CHICAGO -- The Chicago Cubs fired hitting coach Gerald Perry after 2½ seasons on Sunday in an attempt to spark a sputtering offense that ranks among the National League's worst.
The Cubs had high expectations after winning back-to-back NL Central titles, but with a 29-30 record and a .246 team batting average before Sunday's 3-2 win over Minnesota, general manager Jim Hendry decided to make a change. So he let Perry go and promoted Von Joshua from Triple-A Iowa.
"Obviously, we've been struggling for a long time," Hendry said. "I think sometimes you need a new voice. Von's had a lot of success with our guys on the way up. We have really, really struggled offensively for reasons that go beyond Aramis [Ramirez] being gone for a while.
"Everyday, we have five guys in the lineup who have been in the All-Star Game. For whatever reason, they're not performing anywhere close that they all have performed at throughout their careers."
The Cubs batted .278 last season -- their best average in 71 years -- while scoring an NL-leading 855 runs, but they've struggled at the plate all season. They ranked 13th in batting average and 14th in runs (250) after Saturday's 2-0 loss to Minnesota -- the third time in four games they scored one run or less.
Alfonso Soriano (.233) and Milton Bradley (.226), their top offseason acquisition, have struggled, as has 2008 Rookie of the Year Geovany Soto (.209). Derrek Lee (.273) has come on after a slow start, but Kosuke Fukudome entered Sunday's game in a 3-for-32 slide that dropped his average to .272 and brought back memories of last season's collapse.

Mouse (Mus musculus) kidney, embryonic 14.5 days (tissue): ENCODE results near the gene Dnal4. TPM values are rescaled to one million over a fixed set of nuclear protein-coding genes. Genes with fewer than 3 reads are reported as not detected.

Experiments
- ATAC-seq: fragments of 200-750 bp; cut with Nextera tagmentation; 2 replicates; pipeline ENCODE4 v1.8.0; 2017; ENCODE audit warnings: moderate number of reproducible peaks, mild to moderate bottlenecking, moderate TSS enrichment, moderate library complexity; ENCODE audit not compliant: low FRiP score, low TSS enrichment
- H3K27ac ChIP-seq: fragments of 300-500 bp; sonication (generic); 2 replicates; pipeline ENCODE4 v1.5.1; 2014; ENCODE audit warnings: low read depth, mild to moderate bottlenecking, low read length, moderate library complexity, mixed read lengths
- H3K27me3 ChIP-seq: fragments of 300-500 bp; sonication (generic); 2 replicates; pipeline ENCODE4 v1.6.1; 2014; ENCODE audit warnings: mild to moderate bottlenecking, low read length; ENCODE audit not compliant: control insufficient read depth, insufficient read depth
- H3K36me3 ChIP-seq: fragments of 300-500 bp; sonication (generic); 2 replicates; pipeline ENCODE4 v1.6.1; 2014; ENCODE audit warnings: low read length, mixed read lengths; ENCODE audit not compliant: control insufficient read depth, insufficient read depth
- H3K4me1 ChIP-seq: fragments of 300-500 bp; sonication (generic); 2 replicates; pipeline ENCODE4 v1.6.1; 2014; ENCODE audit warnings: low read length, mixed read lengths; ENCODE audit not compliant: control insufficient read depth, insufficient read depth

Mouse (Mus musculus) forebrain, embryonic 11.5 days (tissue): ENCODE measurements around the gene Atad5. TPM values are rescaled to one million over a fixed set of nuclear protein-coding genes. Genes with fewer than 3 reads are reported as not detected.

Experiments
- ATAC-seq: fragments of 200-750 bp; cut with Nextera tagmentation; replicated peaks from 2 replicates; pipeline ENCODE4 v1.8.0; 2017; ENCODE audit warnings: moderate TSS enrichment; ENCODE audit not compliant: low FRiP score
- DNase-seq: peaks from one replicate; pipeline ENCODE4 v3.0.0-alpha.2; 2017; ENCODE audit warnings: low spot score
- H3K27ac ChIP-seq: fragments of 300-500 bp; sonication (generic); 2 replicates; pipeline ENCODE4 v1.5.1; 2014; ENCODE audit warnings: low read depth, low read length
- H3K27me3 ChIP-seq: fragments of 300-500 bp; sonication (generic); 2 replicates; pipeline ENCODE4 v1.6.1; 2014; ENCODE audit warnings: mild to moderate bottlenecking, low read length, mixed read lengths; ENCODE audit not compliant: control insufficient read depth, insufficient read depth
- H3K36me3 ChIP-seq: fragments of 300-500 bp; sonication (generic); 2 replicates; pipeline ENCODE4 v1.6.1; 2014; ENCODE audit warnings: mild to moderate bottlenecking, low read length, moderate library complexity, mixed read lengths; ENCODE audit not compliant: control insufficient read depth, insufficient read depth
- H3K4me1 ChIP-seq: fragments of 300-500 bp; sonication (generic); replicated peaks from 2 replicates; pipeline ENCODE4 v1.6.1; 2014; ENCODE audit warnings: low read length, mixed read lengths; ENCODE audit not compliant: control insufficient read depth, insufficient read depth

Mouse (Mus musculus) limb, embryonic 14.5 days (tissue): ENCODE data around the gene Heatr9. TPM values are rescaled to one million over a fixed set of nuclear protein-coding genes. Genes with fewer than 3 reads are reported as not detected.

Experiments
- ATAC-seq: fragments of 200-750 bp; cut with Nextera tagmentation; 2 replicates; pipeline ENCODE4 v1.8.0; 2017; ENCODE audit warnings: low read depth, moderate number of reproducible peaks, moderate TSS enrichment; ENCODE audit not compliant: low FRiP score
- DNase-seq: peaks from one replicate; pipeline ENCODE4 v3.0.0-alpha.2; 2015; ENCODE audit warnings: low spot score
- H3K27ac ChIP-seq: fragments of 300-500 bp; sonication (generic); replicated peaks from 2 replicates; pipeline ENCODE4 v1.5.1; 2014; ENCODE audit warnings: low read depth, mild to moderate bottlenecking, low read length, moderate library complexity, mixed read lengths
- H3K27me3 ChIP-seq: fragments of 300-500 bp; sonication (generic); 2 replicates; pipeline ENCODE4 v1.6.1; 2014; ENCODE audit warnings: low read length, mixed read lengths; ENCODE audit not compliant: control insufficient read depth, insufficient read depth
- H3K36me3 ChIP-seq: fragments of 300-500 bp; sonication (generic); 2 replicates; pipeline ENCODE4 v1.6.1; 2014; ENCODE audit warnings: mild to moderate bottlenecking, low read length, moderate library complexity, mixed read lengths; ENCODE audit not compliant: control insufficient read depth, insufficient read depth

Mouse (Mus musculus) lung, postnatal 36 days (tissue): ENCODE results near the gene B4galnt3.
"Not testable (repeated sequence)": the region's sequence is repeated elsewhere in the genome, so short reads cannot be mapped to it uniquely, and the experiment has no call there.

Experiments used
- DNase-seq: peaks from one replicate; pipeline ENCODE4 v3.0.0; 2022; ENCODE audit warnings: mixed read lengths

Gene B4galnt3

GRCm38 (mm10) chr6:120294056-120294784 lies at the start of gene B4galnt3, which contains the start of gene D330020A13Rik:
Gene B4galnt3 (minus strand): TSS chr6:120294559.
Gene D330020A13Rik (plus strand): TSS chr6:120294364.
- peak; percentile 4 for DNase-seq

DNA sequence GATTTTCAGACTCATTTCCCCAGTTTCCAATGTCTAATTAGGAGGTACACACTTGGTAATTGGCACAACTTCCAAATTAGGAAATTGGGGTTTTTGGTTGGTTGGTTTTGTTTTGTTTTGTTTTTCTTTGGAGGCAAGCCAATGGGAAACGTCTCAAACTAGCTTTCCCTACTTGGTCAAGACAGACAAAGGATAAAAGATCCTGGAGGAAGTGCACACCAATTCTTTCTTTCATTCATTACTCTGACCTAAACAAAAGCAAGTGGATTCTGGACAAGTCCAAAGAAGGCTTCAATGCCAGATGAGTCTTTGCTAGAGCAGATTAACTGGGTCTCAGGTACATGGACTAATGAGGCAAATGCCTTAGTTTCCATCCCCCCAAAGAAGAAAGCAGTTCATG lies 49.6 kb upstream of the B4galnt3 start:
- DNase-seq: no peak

Losing Ramirez to a dislocated shoulder last month certainly didn't help, but Hendry said the problems go beyond his injury.
"You never feel good about the coach taking the blame," Hendry said. "I'm trying to do what's best for the organization."
A 13-year major league player, Perry joined the Cubs in November 2006 and reunited with Lou Piniella -- Seattle's manager when he served as hitting coach from 2000 to 2002.
"It's tough on me because I've been with Gerald for a long time," Piniella said. "Six years. We've had success together."
Perry also spent three seasons in Pittsburgh, where he worked with Ramirez, and a year in Oakland before coming to Chicago.
"When things went good, everybody's happy," Soriano said. "It's part of the game. Last year, nobody said nothing. We had the best team offensively. He was the best hitting coach. This year, we have a little problem and now he's the worst."
Ryan Theriot said Perry "did everything in his power aside from going up there and hitting for us."
"Its unfortunate," he added. "He's a coach and a friend. We'll miss him. But you got to move on and see what happens. Hopefully things will get better."
Theriot also called Joshua "a very dear friend" who will "do a great job."
An outfielder who spent 10 years in the majors, Joshua served as the Chicago White Sox's hitting coach from 1998 to 2001 but has spent most of the past 26 years coaching in the minors.
"I think we've got a lot of good people," Hendry said. "I think they're disappointed in themselves. I don't think they need to be challenged anymore than they're doing, themselves. I know they're very frustrated."